Wednesday, March 02, 2005

'the right' (way) and the teaching of english?

The other day a friend sent me a book proposal he has put together and asked me for a contribution. The book is an attempt to recapture some of the space around the frenzied debate now going on in Australia and many other parts of the world with regard to conservative politics, schooling, education and teachers' professionalism ('the culture wars'). In many of these 'debates' English teachers are being attacked and mauled by people who generally have little idea about what it is they are talking or writing about (although to most people they sound strangly convincing).

The most current example in Australia was sparked recently when Prof. Wayne Sawyer from the Uni of Western Sydney wrote an interesting editorial in the journal English In Australia - the journal of the Australian Association for the Teaching of English (AATE). The editorial is not online anymore, but it was 'picked up' by some journos at The Australian and then by Kevin Donnelly who recently published a book called 'Why Our Schools Are Failing' available online at the Menzies Research Centre. Donnelly is a known neo-con who is a regular teacher basher and all round nice bloke. Here is his response to the editorial that really was a comment on the role of English teachers now and into the future - well despite Donnelly's misrepresentation you can also make out what Sawyer was trying to say. Here is a fragment:

"We knew the truth about Iraq before the election — did our former students just not care? We knew before the election that 'children overboard' was a crock, but as it was yesterday's news, did they not care about that either?

"Has English failed not only to create critical generations, but also failed to create humane ones? What does it mean for us and our ability to create a questioning, critical generation that those who brought us balaclava'd security guards, alsatians and Patricks Stevedoring could declare themselves the representatives of the workers and be supported by the electorate?"

The interesting thing is that Sawyer was then trashed in FEDERAL PARLIAMENT by the Honourable Dr. Brendon Nelson, the Federal Minister for Education, who called for him to be sacked (for writing an editorial in a journal of his peers that pissed on Nelson's boss John Howard!) He said of Sawyer,

"Professor Sawyer's colleages and his employers should seriously consider his positon in any position of leadership."

His peers should "review his capacity to serve on behalf of any professional teacher organisation in Australia."

"A minority of teachers use the classroom to impose their political views,"

and, "There's no place for political cheereleading in a classroom!"

Never one to miss an opportunity for free speech Prime Minister Howard also got into the fray, and of course, there has been other responses to and fro since. Paul Sommer's is noteworthy.

Despite whatever you might think about Sawyer's comments, I have taken much away from this situation. In the very least it is that some people actually take note of what English Teachers say and do! This alone is a wonderful thing - even if you may be trashed in federal parliament. Not too bad when you think about it! Can't get much higher (and lower) than that.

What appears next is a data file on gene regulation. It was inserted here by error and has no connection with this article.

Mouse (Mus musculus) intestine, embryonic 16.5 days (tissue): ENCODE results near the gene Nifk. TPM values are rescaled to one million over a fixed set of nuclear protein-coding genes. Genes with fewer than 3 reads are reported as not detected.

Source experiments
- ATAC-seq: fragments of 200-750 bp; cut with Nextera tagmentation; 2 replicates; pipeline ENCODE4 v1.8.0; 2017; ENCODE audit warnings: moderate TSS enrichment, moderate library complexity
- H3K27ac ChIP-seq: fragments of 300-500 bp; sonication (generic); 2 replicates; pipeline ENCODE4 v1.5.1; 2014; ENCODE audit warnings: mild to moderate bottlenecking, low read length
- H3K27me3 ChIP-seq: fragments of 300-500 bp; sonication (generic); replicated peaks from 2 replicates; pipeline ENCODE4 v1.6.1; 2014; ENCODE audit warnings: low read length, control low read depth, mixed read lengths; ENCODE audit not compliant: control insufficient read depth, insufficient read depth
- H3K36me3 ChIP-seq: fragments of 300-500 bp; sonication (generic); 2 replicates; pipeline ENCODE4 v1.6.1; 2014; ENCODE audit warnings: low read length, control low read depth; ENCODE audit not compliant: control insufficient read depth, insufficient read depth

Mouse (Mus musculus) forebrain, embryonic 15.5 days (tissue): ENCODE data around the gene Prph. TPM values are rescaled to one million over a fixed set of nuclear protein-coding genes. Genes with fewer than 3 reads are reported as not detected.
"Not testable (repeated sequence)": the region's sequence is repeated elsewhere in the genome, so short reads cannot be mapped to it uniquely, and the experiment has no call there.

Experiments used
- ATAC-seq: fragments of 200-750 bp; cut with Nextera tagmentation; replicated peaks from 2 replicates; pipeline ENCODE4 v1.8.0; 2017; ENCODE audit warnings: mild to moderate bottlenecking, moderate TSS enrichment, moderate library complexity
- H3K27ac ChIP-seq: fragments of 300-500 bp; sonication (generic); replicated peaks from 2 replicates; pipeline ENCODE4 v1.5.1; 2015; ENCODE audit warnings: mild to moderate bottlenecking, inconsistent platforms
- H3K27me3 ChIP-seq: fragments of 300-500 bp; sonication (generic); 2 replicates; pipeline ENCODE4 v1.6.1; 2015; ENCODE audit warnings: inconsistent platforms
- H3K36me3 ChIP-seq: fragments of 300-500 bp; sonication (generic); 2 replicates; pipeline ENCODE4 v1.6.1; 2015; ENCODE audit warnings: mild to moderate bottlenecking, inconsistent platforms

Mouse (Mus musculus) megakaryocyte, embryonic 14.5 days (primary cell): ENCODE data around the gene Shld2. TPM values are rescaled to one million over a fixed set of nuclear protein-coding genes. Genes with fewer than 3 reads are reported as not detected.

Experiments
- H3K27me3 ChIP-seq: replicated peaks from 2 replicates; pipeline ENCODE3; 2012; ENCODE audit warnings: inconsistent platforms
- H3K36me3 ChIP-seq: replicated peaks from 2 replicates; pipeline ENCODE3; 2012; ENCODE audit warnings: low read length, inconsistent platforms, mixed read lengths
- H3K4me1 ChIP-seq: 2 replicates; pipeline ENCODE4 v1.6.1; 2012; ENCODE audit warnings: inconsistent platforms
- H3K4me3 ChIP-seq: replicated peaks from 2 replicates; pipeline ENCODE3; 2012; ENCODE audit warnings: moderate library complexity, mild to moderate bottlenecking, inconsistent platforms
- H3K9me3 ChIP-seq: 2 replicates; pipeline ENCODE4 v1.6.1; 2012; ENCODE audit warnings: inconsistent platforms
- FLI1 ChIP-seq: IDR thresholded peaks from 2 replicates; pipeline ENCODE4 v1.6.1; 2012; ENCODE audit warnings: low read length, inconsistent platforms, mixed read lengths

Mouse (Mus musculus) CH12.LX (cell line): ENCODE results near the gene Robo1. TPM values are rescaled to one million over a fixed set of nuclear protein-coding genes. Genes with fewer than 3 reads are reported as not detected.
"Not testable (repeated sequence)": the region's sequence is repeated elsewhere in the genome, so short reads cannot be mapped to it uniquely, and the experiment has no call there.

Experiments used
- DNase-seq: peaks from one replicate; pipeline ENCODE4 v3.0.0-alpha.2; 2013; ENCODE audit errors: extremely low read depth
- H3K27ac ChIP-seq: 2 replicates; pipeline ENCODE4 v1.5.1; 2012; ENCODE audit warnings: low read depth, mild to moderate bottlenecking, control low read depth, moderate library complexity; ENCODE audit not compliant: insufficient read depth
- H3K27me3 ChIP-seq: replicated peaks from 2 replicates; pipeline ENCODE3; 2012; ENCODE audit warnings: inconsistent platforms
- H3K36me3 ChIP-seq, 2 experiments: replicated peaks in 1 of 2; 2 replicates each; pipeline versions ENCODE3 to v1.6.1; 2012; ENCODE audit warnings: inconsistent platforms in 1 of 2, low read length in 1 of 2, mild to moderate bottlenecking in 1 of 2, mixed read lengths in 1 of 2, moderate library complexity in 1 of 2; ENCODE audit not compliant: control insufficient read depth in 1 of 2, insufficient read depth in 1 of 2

But that brings me to the book proposal I mentioned above (remember?) It was heartening to read that someone is going to do something. These folks (your Donnelly's, Nelson's and Howard's) to often get away with just about anything. Bout time someone said, "Hey you silly buggers, enough!

So I'm thinking about the kind of contribution I could make ...

For my part, now that I'm not presently teaching fulltime in a school, I'm a little concerned about 'loosing touch' with some of my school-based experiences - certainly in the way that I am now trying (having) to fill my head full of other stuff. This is the challenge inherent in this whole move to the academy thing and it's proving tough to handle. I'd like to pursue the dialogic stuff that I've written about in the W=L book chapter - in relation to student conversation and authority and knowledge etc. and various other examples of attempting this kind of 'classroom' 'extratextual' work. But I'm also wondering if perhaps something about the difficulty, challenge, and then huge reward of, sustaining teacher relationships in the climate and policy that the book is critiquing - managerialism, narrow outcomes ideology, performabilty rhetoric, visible and measurable progress, traditional and simplistic notions of language and learning etc. - might also offer a valuable perspective on what is might mean to teach english in this environment? For me it's difficult to separate learning relationships with students, from collegiate relationships and work conditions (conditions that either assist, but most often constrain, the kinds of relationships that can be enacted and even conceived by teachers and students in schools and classrooms). So I'm not sure what kind of contribution I could make or that would best sit within this kind of book.

Any thoughts (you too cath)?


At 12:29 pm, Anonymous Anonymous said...

Hi..I would think and feel that emotional honesty should be taught in schools as most parents are blind to their own, its not their fault of coarse, its just that their parents never taught them.
What i have learnt is that unless you feel love/honesty/truth, you cannot possibly be human!

At 4:22 pm, Blogger Unknown said...

There are many willing and very able English tutors in the Melbournesuburbs through ATS (Advance Tutoring School), who are very knowledgeable and who comply with government legislation regarding contact with children. They are right for your children. Read more here: English Tutor Melbourne.


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